Washington.-- We have received an abusive inquiry from an acquaintance who experienced an enthusiastic, slobbery-snouted greeting from Ben, the Labrador Retriever member of the family.
At age 3, Ben weighs approximately 90 pounds. He is noticeable. "Must all submit to an intimate inspection by this detestable beast who dominates your household to a pathological extent?" the visitor later inquired by mail.
Not all, I wrote in response, explaining that Ben, for reasons we don't understand, is selective in his greetings. His form of hello, I pointed out, may possibly be a subterfuge for investigations that he deems worthy.
I proceeded to observe to my aggrieved friend that some visitors are snouted, others are not. I also noted that many whom Ben contacts appear to accept the experience without upset. No big deal, they seem to say. Others, like the letter writer, recoil at the experience. But in every instance, Ben keeps to himself the findings of his inquiries.
All this brings us to the troublesome topic of basic attitudes to dogs. On this matter, verifiable observations can be introduced for purposes of discussion.
People who don't like dogs tend not to like people and are often narrow in their perceptions and likings. I have often observed that those who dislike dogs are strikingly unadventurous in sampling unfamiliar cuisine. "I don't like seaweed," a dog-disdainer said in response to the suggestion of a Japanese meal.
One of these caniphobes gagged upon seeing me sample a dog biscuit -- a perfectly sanitary, wholesome and nutritious foodstuff. Anything dogs eat, they feel, must be tainted.
Our family dentist put on a frothing protest when I gently inquired whether he might take a look at our dog's teeth. He invoked the law, claiming that it would be illegal for a dog to enter his dental premises.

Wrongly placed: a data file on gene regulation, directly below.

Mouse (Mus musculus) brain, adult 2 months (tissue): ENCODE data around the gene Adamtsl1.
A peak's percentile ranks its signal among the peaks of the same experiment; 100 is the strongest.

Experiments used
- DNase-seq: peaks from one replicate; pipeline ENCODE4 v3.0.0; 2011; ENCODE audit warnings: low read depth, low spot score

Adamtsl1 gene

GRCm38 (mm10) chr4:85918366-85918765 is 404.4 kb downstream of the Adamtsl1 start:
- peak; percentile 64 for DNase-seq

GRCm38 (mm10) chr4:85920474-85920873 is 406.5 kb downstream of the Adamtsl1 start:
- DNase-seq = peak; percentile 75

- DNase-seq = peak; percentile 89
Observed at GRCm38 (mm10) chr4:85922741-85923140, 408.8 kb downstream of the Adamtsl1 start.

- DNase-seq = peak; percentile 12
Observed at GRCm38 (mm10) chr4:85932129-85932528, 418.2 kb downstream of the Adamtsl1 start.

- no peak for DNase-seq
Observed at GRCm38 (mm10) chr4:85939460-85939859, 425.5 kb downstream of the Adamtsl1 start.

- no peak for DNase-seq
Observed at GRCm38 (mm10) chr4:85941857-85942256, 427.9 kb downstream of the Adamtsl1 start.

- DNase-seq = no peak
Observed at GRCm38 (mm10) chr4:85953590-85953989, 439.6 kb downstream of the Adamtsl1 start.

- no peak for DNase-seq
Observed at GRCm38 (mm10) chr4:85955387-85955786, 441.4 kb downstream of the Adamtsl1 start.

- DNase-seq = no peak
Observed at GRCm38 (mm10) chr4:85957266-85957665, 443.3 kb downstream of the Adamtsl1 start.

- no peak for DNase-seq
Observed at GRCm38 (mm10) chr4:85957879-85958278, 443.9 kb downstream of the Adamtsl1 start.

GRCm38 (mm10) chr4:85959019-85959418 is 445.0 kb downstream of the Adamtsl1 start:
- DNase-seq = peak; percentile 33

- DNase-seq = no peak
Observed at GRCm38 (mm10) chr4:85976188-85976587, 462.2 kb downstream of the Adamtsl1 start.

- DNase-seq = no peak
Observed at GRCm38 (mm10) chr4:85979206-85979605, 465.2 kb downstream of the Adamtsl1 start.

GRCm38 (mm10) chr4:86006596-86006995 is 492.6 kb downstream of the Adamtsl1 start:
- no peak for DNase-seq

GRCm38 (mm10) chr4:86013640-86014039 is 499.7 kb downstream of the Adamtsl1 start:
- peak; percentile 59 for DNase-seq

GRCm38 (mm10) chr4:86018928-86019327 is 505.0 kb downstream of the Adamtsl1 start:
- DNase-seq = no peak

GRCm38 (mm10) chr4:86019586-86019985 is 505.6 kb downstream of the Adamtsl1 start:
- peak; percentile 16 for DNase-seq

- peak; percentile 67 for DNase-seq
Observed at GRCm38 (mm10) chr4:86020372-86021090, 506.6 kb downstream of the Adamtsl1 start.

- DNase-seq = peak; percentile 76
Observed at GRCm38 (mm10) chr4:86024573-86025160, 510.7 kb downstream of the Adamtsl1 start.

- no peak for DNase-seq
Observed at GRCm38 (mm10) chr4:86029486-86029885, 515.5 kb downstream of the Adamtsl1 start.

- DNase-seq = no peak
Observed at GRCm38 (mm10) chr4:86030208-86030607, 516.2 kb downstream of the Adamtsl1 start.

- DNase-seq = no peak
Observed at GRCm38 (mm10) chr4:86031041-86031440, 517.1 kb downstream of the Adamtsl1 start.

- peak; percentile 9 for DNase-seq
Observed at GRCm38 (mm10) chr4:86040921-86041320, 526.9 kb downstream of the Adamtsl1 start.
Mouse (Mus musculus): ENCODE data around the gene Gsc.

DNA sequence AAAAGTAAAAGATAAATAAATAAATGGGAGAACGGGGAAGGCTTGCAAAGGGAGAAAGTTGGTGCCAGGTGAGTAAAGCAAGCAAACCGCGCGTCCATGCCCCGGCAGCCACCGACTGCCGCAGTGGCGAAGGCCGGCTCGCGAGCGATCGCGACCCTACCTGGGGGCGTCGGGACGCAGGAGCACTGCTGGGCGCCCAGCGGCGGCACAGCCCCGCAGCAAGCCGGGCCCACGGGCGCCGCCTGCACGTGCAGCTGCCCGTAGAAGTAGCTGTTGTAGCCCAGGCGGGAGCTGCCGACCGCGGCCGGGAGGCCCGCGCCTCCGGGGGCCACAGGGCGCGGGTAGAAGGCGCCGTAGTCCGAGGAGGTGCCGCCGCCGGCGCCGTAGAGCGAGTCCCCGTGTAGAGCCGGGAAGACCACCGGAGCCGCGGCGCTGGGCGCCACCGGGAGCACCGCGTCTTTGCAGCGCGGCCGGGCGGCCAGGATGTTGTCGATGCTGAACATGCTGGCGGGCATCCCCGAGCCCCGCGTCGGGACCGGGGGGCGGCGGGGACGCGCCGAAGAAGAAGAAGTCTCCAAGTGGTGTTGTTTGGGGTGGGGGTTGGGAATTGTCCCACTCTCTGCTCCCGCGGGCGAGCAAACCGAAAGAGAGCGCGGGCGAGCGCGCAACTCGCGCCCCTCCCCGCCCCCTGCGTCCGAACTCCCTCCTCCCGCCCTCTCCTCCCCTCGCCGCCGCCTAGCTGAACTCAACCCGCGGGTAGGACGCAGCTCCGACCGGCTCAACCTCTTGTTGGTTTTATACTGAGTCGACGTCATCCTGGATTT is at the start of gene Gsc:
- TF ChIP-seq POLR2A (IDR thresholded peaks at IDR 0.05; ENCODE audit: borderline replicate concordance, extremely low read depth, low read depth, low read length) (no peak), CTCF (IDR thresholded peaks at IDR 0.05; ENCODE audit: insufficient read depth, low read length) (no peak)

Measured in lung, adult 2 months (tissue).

He ended the discussion by suggesting that I seek a veterinary dentist, but to assure me of his personal interest, he gave me one of those dental scraper tools. It would not be difficult, he assured me, to clean the dog's teeth myself.
Of course, there are some unfortunate failings in man-dog relations, but the evidence supports the existence of a fundamentally harmonious linkage.
Konrad Lorenz shrewdly observed that of all the animals on earth, the dog alone has voluntarily cast his lot with man, coming into camp and remaining as loyal guardian and companion. Cats are crafty exploiters in their relations with people. Dogs are trustworthy comrades.
Where we've gone wrong is in widening the gap between humans and dogs, rather than closing it. Admittedly, some dogs -- actually very few -- are nasty and dangerous and precautions against them are warranted.
The same goes for a much larger group of nasty and dangerous beings -- people. Nonetheless, society proceeds on the assumption that people can get on with people.
The same principle should be applied to dogs. In the United States, a misguided application of public-health principles excludes dogs from restaurants. In France, the family dog at the restaurant table is a common sight. A resident dog is to be found at many pubs in Britain, strolling from table to table for snacks, sipping a lager, affectionately greeting regular customers.
Health in France and Britain does not seem to suffer from the presence of dogs in places where they're banned in the U.S.
So, we're back to Ben and his style of greeting some visitors. There can be no doubt about his affection, enthusiasm and warmth for some arriving guests.
Ben greets joyously or not at all. He's not the kind who says, "How wonderful to see you," when he doesn't mean that at all. There's sincerity in that jabbing snout.
Daniel S. Greenberg publishes the newsletter Science & Government Report.